Note: Japan’s version of the Cy Young Award is named after Sawamura,
who was killed in 1944 while serving in the Imperial Navy.

Tetsuya Shiozaki
Pitch Selection: 1. Fastball (low-90s) 2. Change-up
Source: Orestes Destrade in Remembering Japanese Baseball: An Oral
History of the Game
(Robert K. Fitts, 2005)

Yoshio Sotokoba
Key Pitch: Forkball
Source: The Chrysanthemum and the Bat (Robert Whiting, 1977)

Tadashi Sugiura
Report: “For me, Sugiura was the best pitcher in the league. I didn’t
see anyone better. He threw three quarters underhand, so he wasn’t a
complete submarine pitcher. He could turn the ball over and make it
sink from the letters down to your knees. The ball would just explode!
Then he could turn his wrist and make the ball explode up because he
was coming from down underneath. He wore glasses, must have weighed 155
pounds at most, and stood only 5’8″, but he was the most dominating
pitcher I’ve seen.”
Source: Glenn Mickens in Remembering Japanese Baseball: An Oral
History of the Game
(Robert K. Fitts, 2005)

Keishi Suzuki (1966 1985)
Report: “That guy was the best left-handed pitcher I ever faced in my
life. I faced Steve Carlton and several pretty good pitchers in the big
leagues, but this guy was unbelievable. He had a running fastball, an
outstanding slider, and he would throw it right behind your ear when he
wanted to. There were several guys in those days that hit people as
part of their ball game. He was an absolutely fabulous pitcher who
could have pitched in the Major Leagues very easily.
Source: Leron Lee in Remembering Japanese Baseball: An Oral History
of the Game
(Robert K. Fitts, 2005)

Hisanori
Takahashi
(2000 2009)
Report: “Takahashi’s pitches are a straight four-seam fastball, a
two-seam fastball, a sinker, a slider, a cut fastball and a curve. (A
more advanced study of his pitches reveals that he actually has two
curves and two sinkers, and that he can slightly alter the grip on his
two-seamer). ”
Source: The New York Times
(David Waldstein, 3/26/2010)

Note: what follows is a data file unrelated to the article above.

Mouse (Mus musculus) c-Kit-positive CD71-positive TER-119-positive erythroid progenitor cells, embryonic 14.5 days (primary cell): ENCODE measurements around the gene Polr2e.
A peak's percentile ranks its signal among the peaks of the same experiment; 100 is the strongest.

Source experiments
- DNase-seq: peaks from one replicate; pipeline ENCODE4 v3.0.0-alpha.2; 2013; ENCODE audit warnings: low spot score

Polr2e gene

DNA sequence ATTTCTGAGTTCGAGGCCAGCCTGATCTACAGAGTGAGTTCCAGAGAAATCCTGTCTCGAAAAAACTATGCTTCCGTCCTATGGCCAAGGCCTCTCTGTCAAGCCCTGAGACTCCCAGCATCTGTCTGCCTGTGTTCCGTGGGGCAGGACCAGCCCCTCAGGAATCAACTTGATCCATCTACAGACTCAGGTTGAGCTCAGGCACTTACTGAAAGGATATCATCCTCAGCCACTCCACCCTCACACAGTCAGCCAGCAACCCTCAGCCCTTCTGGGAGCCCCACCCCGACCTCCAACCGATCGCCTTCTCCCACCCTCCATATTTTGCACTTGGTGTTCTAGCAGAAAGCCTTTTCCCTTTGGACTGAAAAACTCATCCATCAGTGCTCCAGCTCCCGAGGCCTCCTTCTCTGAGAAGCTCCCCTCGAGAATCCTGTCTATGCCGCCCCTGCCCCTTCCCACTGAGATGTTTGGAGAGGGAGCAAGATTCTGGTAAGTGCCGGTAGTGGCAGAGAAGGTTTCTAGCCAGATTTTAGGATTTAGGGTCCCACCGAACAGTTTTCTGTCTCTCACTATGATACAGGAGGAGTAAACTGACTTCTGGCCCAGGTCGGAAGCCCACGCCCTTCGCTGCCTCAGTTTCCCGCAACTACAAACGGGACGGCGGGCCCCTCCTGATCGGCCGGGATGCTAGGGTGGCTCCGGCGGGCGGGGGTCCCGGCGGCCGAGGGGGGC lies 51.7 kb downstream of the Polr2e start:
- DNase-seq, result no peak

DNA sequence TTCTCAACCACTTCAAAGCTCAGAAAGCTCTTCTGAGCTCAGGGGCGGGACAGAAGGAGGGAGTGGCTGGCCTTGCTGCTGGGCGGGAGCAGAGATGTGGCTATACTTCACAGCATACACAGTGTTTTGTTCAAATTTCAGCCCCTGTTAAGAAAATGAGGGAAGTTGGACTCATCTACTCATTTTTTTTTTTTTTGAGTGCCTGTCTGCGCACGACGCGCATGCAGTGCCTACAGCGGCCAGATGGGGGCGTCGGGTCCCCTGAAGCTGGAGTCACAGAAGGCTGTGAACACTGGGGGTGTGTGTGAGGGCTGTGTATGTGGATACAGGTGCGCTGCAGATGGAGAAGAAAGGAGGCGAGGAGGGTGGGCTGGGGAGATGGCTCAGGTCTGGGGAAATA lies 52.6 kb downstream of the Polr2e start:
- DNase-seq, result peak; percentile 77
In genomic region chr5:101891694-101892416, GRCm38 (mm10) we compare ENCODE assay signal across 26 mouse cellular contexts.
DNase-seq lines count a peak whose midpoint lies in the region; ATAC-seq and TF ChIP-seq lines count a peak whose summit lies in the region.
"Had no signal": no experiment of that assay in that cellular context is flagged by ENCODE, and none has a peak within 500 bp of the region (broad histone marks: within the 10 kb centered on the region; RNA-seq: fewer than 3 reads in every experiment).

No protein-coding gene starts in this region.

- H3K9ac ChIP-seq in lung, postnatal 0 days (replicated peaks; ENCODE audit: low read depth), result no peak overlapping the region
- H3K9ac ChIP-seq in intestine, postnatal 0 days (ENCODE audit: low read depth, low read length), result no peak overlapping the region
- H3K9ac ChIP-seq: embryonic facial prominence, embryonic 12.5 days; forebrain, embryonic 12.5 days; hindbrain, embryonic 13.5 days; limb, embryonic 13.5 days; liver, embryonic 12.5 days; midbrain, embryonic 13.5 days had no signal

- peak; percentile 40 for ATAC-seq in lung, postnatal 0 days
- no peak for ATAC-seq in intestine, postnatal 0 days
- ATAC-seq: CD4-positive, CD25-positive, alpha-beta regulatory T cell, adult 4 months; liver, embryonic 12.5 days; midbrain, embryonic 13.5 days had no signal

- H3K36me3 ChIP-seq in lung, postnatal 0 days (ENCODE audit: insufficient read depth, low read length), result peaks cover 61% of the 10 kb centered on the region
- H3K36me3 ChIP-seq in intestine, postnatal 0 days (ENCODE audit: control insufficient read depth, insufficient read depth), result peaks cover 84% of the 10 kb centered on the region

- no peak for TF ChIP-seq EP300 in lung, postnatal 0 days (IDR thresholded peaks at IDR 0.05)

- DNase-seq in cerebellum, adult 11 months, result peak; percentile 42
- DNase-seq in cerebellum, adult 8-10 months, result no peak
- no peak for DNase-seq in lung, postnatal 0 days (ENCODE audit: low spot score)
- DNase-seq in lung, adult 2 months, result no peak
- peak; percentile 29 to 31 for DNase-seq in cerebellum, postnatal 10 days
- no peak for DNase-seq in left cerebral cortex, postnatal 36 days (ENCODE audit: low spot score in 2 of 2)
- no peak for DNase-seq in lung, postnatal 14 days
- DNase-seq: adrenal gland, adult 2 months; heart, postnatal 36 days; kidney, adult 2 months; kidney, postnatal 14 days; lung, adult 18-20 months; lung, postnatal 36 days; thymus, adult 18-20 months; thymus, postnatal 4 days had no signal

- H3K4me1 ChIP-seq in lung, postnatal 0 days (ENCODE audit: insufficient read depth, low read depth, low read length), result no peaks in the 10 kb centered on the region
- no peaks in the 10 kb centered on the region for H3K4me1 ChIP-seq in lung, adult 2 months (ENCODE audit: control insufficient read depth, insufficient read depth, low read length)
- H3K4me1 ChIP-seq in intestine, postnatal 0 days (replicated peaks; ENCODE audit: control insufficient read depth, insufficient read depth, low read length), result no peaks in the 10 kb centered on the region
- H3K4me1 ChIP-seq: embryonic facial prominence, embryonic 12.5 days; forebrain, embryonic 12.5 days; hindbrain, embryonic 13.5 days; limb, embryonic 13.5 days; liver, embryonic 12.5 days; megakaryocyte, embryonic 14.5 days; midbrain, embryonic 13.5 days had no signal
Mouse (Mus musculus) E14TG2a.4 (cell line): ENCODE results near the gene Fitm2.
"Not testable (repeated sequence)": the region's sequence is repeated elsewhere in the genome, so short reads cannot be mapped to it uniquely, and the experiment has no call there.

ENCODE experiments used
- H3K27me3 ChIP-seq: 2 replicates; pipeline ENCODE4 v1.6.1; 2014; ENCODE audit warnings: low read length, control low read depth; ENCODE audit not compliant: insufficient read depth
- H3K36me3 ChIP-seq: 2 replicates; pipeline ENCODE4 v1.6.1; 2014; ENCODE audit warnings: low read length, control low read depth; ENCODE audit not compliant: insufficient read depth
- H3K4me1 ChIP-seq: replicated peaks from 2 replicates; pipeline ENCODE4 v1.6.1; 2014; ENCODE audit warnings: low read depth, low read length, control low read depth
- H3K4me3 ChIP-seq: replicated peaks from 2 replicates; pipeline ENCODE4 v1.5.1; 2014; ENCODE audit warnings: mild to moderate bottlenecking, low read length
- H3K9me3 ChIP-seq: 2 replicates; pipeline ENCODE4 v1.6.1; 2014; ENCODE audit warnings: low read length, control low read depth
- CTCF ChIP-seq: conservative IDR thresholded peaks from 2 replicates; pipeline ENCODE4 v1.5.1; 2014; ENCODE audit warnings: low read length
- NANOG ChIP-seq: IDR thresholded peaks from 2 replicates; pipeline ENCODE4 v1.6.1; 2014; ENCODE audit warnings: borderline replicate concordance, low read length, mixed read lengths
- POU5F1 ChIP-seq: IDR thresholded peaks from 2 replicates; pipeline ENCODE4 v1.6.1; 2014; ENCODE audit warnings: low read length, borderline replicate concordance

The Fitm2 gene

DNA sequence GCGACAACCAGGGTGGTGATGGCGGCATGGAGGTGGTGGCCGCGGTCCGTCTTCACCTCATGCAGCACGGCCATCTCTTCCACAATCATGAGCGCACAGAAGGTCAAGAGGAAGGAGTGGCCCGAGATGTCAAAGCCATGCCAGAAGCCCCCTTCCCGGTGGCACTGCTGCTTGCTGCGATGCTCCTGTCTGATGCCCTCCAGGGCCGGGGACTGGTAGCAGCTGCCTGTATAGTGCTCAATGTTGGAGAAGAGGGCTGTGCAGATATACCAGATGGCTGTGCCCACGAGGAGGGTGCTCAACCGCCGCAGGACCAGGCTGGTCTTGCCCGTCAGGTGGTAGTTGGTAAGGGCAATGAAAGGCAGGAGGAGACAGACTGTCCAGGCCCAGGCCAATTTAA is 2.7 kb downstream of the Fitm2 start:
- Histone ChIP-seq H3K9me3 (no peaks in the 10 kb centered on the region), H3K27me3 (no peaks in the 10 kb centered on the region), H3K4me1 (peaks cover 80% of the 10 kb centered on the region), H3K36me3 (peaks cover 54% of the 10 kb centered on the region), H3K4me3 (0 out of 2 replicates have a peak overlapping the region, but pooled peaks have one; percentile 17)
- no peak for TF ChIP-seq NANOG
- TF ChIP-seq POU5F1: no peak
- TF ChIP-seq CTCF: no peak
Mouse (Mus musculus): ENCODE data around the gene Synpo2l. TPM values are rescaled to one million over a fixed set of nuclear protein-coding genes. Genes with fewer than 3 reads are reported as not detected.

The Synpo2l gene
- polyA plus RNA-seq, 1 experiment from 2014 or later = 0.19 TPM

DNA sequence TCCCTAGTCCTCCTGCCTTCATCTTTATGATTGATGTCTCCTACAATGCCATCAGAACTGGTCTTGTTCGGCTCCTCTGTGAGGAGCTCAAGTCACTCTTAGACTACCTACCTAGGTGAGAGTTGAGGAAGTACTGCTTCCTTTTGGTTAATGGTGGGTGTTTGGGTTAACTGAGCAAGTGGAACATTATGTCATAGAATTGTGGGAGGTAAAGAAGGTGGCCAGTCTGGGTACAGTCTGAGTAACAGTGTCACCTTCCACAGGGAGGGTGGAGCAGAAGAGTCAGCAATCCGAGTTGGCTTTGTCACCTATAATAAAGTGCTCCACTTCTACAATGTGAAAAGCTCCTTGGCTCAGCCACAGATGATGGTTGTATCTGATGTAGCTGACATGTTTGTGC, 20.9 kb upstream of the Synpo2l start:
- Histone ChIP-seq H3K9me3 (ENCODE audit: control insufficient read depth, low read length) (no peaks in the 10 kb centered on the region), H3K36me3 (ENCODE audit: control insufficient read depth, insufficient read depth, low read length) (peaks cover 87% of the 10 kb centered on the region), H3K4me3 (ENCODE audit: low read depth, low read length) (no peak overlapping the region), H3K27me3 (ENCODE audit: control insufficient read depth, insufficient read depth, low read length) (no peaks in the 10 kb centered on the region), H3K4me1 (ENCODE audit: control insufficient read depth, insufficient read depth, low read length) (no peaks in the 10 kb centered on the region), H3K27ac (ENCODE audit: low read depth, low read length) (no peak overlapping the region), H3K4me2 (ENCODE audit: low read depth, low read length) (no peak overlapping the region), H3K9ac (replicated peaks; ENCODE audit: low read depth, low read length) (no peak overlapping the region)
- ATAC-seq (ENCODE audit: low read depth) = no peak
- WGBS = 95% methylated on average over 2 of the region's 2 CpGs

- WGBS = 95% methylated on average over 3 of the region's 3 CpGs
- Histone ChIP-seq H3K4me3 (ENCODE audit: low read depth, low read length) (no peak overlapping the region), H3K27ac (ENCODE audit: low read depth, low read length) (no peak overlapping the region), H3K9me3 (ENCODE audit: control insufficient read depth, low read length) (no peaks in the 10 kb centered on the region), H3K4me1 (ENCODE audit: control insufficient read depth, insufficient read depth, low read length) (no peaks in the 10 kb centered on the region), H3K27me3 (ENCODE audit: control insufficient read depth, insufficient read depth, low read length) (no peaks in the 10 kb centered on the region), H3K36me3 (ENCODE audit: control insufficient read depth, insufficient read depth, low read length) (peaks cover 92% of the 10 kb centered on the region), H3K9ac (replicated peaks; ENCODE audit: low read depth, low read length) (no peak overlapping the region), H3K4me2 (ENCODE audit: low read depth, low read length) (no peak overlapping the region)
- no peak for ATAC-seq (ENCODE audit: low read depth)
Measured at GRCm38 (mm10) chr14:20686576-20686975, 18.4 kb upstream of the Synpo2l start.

Tsunemi Tsuda
Pitch Selection: 1. Fastball 2. Forkball (90) 3. Slider
Source: Slugging It Out in Japan (Warren Cromartie with Robert
Whiting, 1991)

Hisanobu Watanabe
Report: “Hisanobu Watanabe, who was on the cover of Sports
Illustrated
in 1994, threw in the low nineties with four quality
pitches.”
Source: Orestes Destrade in Remembering Japanese Baseball: An Oral
History of the Game
(Robert K. Fitts, 2005)

Shunsuke Watanabe
Description: “Watanabe is Japan’s submarine-style, nearly underhanded
throwing pitcher. He goes so low in his stride that his right leg, from
his kneecap to his shoetop, lays firmly in the dirt of the mound on
every pitch, as if he were some kind of modern artist trying to
beautify the field with imprints of his lower leg.”
Source: The Seattle Times (Brad Lefton, 3/14/2006)

Daisuke Yamai
Report: “He throws only a mid-80s
fastball, but he mixes in a good late-breaking slider and he changes
speeds …”
Source: Kansas
City Star
 (Joe Posnanski, 11/1/2007)

Hisashi Yamada
Note: Like many Japanese pitchers of his era (1970s), Yamada threw
submarine-style.
Source: The Chrysanthemum and the Bat (Robert Whiting, 1977)

Tetsuya Yoneda
Report: “He was a big boy with a good assortment of different pitches.
He kept the ball in and had good location. Yoneda was probably one of
the smarter pitchers over there.”
Source: Gordy Windhorn in Remembering Japanese Baseball: An Oral
History of the Game
(Robert K. Fitts, 2005)